Self-efficacy predict motivation and achievement.
What deserve further research
When external influences are heavily used, efficacy doesn't predict persistence.
In a learning environment where students have achieved high skills, self-efficacy doesn't always predict persistence.
Cognitive effort and academic motivation
Learning strategies during learning process and academic motivation
The role of self-efficacy in transferring motivation and learning across different contexts
The role of self-efficacy in the relationship between goal orientation and motivation
The role of self-efficacy to fostering students' motivation
The association between teacher's efficacy and student motivation
Extrinsice Rewards and Intrinsic Motivation in Education: Reconsidered Once Again (Deci, Koestner, & Ryan, 2001) --> Meta-analysis
A Review of Cognitive Evaluation Theory (CET)
Rewards and external factors have impact on intrinsic motivation since it may enhance perceived competence and self-determination.
Explicit positive performance feedback
Less effective in increasing intrinsic motivation compared to informational positive feedback
Tend to be controlling feedback, but can be conducted via different contingencies
Rewards for simply participating
No effect on intrinsic motivation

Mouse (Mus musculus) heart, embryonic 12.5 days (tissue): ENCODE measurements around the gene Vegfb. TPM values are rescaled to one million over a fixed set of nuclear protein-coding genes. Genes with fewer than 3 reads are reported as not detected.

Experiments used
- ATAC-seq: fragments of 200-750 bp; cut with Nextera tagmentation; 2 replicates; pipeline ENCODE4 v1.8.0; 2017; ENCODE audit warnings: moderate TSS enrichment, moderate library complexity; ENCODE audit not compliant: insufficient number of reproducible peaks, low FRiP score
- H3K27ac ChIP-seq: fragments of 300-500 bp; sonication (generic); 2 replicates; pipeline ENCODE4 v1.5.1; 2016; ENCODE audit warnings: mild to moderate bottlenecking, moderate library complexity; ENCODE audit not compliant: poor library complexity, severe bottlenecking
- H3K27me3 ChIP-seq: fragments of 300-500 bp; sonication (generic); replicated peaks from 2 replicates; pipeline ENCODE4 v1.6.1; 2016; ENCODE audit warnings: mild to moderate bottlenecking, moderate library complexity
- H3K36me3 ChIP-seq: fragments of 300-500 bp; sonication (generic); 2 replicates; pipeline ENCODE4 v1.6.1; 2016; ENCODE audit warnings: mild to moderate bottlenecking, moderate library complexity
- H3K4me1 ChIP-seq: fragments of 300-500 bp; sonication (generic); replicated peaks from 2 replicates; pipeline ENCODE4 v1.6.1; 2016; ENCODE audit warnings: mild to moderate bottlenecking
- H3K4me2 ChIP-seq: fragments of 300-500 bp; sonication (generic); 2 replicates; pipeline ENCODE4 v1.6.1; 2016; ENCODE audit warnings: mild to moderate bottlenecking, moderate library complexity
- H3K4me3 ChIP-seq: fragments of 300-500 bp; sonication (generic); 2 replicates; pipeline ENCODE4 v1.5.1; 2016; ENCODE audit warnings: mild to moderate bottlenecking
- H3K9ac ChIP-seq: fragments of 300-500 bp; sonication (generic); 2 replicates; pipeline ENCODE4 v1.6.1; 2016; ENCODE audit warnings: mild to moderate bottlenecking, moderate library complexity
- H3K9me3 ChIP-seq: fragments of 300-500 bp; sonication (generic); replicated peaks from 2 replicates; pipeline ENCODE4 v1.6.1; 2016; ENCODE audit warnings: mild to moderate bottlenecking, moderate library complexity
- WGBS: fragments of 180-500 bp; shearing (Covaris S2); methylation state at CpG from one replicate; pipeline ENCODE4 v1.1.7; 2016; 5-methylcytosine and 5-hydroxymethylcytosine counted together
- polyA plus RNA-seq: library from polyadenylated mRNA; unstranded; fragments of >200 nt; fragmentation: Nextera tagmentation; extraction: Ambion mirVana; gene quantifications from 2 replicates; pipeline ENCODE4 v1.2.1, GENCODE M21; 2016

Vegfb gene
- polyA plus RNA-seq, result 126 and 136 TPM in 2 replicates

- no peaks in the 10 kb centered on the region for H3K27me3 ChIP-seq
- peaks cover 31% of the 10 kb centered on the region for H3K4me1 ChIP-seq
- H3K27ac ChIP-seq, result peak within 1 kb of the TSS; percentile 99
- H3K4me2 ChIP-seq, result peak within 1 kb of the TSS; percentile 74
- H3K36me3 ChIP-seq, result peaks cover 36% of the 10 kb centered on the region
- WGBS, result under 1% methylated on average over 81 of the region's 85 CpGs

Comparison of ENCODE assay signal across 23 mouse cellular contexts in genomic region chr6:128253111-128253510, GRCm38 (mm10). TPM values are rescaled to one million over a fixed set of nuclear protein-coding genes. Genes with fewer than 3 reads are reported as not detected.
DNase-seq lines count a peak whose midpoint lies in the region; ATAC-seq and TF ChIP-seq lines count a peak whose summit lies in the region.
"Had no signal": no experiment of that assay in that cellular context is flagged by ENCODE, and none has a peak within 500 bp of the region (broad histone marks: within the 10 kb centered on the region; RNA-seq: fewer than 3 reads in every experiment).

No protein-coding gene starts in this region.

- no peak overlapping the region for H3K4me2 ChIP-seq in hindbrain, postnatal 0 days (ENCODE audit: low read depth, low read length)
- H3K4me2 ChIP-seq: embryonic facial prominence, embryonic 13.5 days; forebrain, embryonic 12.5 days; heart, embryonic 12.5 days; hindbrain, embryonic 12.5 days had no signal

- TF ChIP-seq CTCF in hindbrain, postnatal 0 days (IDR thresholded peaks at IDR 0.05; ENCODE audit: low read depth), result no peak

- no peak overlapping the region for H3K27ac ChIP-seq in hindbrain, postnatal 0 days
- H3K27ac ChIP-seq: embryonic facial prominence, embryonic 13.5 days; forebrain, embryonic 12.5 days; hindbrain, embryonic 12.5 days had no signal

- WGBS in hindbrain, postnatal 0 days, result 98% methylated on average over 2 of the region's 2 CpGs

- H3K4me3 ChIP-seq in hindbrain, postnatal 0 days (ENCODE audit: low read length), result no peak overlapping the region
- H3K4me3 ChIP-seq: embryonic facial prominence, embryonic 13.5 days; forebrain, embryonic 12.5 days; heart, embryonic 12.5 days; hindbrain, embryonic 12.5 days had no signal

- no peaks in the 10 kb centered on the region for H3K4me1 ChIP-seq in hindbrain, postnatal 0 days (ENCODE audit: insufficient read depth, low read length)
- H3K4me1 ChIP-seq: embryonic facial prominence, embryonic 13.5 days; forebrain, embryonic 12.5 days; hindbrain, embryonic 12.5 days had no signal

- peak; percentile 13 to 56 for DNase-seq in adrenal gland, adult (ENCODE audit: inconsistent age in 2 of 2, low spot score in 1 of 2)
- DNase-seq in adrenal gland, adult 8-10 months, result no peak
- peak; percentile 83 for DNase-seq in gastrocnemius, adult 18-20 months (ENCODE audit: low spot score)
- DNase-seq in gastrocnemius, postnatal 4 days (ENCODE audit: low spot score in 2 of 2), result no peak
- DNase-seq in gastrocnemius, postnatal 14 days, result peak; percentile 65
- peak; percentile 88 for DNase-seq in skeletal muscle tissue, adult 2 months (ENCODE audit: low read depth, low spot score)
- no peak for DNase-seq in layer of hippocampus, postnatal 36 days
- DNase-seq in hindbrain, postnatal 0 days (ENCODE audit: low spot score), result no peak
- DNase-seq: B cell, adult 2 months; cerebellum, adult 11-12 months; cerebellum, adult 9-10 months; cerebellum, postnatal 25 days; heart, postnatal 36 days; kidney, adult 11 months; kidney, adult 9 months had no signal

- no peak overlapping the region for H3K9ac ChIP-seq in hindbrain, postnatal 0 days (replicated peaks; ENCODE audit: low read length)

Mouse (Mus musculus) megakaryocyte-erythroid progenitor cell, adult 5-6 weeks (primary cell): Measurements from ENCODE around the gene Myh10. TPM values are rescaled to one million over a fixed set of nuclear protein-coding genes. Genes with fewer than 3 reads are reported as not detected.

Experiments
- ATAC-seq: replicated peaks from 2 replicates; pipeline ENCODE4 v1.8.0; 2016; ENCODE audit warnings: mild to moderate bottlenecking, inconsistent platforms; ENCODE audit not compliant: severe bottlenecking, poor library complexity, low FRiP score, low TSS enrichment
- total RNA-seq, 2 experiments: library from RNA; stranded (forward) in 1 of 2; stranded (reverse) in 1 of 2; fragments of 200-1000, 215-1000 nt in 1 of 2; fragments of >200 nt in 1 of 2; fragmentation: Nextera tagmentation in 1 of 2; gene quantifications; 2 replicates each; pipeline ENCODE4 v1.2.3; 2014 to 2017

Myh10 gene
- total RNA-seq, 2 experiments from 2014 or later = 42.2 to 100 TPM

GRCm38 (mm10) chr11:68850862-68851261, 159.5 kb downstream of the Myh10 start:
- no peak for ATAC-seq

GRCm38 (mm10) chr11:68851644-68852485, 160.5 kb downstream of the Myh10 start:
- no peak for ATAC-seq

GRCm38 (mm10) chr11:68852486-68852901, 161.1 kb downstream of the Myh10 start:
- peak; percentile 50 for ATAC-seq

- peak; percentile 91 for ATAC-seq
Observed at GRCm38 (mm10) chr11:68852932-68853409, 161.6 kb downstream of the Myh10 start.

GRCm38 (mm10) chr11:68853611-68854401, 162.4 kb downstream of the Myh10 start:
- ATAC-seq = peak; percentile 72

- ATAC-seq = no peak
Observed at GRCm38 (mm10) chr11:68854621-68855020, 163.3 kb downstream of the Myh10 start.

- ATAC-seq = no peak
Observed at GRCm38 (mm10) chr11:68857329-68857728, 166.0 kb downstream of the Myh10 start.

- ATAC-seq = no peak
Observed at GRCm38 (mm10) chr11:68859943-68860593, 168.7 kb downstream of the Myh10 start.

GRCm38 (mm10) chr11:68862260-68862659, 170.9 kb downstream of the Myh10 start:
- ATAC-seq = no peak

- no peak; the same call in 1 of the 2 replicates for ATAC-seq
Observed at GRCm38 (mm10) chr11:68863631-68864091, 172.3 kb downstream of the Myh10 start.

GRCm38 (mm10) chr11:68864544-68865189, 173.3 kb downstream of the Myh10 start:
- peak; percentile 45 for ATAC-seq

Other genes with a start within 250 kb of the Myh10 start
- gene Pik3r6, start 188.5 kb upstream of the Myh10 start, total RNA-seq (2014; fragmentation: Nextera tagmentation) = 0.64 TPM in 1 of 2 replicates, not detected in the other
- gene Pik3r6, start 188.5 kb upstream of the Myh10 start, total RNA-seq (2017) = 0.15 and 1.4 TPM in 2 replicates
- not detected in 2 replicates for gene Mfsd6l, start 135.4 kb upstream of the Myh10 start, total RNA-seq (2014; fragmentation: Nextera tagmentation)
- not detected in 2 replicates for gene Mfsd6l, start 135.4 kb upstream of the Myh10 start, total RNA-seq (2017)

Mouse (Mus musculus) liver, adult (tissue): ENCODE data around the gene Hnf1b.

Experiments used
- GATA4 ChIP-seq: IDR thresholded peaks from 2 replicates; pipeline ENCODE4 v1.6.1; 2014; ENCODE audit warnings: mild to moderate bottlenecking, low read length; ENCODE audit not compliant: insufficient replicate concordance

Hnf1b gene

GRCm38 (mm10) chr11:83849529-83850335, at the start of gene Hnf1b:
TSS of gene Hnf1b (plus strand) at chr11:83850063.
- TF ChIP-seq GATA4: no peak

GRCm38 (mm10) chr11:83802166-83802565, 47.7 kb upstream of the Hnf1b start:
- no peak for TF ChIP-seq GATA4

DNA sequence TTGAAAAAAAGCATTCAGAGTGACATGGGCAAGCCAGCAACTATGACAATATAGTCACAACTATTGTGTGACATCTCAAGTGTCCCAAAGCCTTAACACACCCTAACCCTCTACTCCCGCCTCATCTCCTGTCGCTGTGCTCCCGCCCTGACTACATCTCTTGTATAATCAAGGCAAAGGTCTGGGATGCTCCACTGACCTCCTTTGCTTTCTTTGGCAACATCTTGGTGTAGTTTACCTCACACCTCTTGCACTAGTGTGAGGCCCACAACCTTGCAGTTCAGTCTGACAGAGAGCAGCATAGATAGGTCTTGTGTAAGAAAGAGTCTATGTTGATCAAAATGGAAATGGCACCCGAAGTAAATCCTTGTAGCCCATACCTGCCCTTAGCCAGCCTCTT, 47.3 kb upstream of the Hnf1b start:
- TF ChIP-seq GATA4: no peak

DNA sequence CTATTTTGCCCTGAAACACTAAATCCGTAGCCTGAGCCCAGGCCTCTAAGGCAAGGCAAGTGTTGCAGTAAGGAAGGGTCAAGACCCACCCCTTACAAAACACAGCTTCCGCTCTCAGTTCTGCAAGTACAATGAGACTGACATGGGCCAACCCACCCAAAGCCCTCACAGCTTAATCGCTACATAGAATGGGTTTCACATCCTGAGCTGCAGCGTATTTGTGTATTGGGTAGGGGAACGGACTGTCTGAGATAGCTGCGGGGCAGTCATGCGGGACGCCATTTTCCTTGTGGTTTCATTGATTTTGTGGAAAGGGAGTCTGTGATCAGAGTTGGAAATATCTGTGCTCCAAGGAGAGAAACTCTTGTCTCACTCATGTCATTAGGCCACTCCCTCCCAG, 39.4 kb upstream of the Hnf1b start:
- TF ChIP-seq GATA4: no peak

Given upon completion of a task or activity
Engagement-contingent rewards may undermine intrinsic motivation due to controlling aspect
Completion-contingent rewards would also undermine intrinsic motivation. The controlling aspect is stronger than engagement-contingent rewards.
Given upon successful performance on an activity
It the feedback doesn't reflect good-quality performance, the rewards may undermine intrinsic motivation. It also depends on the context of how the rewards are administered (e.g. if interpersonal context is demanding and controlling)
Verbal rewards can enhance intrinsic motivation.
These rewards tend to impact on older persons' intrinsic motivation positively than on children's. Also, if the rewards are administered in a controlling manner, these can have a negative effect.
Tangible rewards undermine intrinsic motivation
These rewards have negative effect on children than on college students, especially on persistence and preference for challenge.
Do not significantly undermine intrinsic motivation
Undermine intrinsic motivation
Undermine intrinsic motivation
Undermine intrinsic motivation, worse on children
Can enhance intrinsic motivation if administered informationally
Can have negative effect if conducted in a controlling manner.
If used as a direct function of performance (e.g. in which participants receive unequal rewards), it may negatively affect intrinsic motivation
Rewards do not add interest value. "... the issue is how to facilitate people's understanding the importance of the activity to themselves and thus internalizing its regulation so they will be self- motivated to perform it" (Deci, Koestner, & Ryan, 2001, p. 15)
Facilitate interesting learning activities, provide learning choices, and challenging task rather than giving rewards generously.
Teachers should be mindful about when and how to use rewards so that intrinsic motivation can be enhanced, rather than undermined.